A concrete milestone: Ādisōke celebrates completion of floors
At an event today, Mayor Mark Sutcliffe, Councillor Matthew Luloff, Chair of the Ottawa Public Library Board, Chief Greg Sarazin, Algonquins of Pikwakanagan First Nation, and Band Councillor Frankie Cote, on behalf of Chief Dylan Whiteduck, Kitigan Zibi Anishinābeg, celebrated the completion of the pouring of all five floors, also known as the “topping off” of Ādisōke, the Ottawa Public Library – Library and Archives Canada joint facility.
With the pouring of the floors now complete, work will soon begin on the iconic curved roof of the facility, constructed by PCL Construction. To honour this momentous occasion, the partners each signed a piece of structural steel that will be placed within the facility’s interior.
In addition to celebrating the completion of the floors, the partners also unveiled the official branding for the facility, as well as the new look of the project website, adisoke.ca. The branding reflects the power of storytelling, as well as the natural environment that surrounds the facility, supporting a space that is truly welcoming.
Set to open in 2026, the modern and iconic facility of Ādisōke will become a landmark destination in the Anishinābe Algonquin Nation’s territory, in what is now known as the National Capital Region. The site for Ādisōke is located on the unceded, traditional territory of the Anishinābe Algonquin Nation, who have occupied the area since time immemorial. Elders and members of the Host Nation have been key partners in influencing the design of the facility, as well as the selection of the name Ādisōke, which refers to the telling of stories in the Anishinābemowin Algonquin language.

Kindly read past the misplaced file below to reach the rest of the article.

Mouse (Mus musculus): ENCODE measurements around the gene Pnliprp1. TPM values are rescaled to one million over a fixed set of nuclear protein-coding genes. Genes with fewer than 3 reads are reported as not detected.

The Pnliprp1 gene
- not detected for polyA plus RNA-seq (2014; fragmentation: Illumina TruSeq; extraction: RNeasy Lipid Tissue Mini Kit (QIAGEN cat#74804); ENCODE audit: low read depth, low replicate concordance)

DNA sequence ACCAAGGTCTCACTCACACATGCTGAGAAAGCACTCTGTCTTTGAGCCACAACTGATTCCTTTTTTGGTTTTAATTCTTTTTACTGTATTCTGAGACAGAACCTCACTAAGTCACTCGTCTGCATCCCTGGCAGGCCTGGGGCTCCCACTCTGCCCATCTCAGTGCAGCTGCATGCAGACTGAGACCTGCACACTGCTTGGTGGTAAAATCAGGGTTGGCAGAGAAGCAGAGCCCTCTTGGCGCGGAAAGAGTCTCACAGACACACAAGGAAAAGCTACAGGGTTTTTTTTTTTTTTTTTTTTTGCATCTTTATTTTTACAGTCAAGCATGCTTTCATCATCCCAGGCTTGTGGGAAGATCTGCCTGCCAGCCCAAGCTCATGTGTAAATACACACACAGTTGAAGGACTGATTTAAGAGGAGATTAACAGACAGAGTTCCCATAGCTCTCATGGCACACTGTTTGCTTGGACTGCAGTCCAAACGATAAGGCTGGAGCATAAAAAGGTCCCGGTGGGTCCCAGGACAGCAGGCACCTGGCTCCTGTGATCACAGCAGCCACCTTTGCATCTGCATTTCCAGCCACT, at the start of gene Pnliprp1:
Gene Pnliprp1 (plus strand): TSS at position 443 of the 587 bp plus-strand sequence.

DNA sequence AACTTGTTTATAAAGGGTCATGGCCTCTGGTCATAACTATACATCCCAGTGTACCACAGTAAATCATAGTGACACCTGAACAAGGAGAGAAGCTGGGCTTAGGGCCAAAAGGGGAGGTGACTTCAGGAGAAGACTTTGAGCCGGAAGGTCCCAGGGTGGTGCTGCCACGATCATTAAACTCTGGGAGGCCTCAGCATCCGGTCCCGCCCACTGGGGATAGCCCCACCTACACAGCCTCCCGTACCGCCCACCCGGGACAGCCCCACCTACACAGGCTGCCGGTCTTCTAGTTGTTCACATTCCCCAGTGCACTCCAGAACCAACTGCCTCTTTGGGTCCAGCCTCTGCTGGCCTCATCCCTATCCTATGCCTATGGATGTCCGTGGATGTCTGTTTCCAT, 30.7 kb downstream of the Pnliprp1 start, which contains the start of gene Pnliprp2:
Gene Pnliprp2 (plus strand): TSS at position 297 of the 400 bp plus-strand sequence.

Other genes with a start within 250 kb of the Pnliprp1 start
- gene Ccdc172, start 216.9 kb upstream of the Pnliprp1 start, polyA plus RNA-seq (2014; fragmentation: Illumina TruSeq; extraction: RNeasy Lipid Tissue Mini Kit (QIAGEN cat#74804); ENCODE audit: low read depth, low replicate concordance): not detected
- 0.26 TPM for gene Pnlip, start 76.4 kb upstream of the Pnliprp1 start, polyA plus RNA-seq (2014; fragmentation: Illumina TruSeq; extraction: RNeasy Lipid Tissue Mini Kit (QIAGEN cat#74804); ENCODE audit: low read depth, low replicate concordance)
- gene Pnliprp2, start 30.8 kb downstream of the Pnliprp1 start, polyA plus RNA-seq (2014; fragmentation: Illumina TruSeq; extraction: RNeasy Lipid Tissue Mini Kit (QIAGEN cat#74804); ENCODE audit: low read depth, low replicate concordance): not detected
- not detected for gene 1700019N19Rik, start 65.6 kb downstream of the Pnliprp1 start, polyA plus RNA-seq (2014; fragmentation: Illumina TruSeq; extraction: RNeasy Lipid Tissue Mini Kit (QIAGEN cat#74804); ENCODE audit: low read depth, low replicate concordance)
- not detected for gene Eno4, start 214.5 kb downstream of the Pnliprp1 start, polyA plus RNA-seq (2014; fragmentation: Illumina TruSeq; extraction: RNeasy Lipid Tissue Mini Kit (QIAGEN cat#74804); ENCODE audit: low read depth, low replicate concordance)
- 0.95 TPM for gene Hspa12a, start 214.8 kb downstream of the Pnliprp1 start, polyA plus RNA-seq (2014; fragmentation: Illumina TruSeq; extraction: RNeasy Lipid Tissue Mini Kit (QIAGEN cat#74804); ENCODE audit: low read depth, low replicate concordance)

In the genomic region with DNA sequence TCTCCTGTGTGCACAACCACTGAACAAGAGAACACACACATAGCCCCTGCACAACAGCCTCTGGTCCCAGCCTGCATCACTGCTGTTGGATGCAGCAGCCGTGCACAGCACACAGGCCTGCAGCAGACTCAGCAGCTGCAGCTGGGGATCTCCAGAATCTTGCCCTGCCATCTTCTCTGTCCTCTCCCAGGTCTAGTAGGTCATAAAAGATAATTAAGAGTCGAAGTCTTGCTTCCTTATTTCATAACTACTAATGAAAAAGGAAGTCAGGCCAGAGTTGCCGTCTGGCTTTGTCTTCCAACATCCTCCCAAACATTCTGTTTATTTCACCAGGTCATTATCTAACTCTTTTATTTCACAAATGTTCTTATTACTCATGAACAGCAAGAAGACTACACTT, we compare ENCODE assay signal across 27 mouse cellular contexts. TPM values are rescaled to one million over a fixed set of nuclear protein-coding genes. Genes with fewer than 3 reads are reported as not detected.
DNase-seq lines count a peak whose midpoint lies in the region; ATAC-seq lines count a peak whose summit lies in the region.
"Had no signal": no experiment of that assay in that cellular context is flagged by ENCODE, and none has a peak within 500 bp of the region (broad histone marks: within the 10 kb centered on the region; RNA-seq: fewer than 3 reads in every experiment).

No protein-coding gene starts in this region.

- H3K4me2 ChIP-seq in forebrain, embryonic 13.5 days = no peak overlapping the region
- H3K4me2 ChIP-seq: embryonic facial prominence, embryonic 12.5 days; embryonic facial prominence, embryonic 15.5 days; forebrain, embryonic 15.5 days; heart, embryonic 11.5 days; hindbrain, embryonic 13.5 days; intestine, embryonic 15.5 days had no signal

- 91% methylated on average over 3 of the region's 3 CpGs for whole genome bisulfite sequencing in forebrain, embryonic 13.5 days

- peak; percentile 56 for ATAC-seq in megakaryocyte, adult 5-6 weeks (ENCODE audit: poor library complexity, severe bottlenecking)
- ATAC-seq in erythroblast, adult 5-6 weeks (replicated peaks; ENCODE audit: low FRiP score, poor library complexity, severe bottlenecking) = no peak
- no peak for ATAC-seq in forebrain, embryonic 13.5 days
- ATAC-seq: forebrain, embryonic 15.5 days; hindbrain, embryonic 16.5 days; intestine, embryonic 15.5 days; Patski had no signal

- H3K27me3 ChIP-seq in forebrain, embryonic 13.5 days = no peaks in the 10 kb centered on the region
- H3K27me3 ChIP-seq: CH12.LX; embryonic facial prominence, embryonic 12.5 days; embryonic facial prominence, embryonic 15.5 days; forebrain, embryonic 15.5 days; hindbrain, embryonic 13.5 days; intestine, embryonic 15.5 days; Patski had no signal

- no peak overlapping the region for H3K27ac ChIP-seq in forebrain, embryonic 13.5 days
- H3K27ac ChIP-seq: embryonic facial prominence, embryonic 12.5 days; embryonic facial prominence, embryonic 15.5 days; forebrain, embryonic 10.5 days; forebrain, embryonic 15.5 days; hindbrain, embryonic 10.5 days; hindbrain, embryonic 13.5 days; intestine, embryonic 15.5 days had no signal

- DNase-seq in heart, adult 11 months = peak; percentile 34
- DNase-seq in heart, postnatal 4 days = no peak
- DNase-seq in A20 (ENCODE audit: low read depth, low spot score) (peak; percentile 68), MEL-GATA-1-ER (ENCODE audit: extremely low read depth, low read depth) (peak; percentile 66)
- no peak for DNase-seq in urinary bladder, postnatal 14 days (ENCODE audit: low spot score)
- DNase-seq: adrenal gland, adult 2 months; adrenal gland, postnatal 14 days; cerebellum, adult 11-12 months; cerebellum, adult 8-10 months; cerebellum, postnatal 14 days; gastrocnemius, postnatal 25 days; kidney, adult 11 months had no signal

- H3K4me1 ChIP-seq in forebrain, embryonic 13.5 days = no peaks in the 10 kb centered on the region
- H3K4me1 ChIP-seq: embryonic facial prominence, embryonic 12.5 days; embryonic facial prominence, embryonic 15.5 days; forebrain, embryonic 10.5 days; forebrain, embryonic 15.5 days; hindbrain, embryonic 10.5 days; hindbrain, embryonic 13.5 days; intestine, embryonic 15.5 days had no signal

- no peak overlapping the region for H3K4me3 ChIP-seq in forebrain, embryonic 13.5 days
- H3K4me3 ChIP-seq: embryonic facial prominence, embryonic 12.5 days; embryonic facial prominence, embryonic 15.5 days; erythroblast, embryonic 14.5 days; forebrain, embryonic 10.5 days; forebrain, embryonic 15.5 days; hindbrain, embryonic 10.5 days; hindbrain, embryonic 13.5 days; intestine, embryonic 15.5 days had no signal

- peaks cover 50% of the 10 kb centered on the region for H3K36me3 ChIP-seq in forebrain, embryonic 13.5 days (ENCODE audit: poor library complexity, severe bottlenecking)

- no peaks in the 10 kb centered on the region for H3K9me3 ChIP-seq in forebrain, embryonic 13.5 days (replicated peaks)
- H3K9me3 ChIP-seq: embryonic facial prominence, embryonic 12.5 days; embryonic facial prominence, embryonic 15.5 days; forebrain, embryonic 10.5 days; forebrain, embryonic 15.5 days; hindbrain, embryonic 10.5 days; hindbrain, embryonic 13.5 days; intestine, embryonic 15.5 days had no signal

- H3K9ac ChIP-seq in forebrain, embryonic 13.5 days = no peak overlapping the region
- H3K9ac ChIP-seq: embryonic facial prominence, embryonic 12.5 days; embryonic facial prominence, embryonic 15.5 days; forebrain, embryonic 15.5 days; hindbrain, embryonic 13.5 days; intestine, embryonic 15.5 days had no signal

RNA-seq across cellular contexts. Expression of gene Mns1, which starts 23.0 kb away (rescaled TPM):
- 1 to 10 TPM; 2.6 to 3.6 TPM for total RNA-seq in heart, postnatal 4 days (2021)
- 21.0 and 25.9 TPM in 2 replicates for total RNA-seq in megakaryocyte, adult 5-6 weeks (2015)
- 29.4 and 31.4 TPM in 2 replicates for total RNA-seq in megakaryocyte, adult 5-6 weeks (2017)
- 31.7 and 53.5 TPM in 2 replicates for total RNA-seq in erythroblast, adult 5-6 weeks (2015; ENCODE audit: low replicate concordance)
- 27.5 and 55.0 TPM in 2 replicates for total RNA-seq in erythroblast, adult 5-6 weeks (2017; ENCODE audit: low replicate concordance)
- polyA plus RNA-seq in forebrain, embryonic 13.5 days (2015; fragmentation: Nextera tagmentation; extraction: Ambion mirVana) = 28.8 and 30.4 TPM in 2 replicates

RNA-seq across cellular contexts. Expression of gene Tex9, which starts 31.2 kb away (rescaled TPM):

Ādisōke, designed by Diamond Schmitt Architects, in joint venture with KWC Architects, will bring together the rich collections of a world-class public library and a national institution under one roof, giving life to the stories and histories that connect us.
For more information on the Ādisōke project, visit adisoke.ca.
“Today marks a significant milestone for the Ādisōke project as we celebrate and unveil its official branding. The name Ādisōke means ‘storytelling’ in Anishinābemowin Algonquin language. As its name implies, Ādisōke will be a place where all are welcome, coming together to learn, connect and share stories and histories as its doors open in 2026.”
– Mayor Mark Sutcliffe, City of Ottawa
“With the building taking shape, we’re getting closer and closer to the time when stories will come to life within these walls. Even now, the story has begun through the construction, the vibrant branding and the tagline unveiled today. Ādisōke is more than just a building; it will be a place for everyone to learn, discover and spark their curiosity. This project is unique in Canada, and to be part of it is an honour.”
– The Hon. Pascale St-Onge, Minister of Canadian Heritage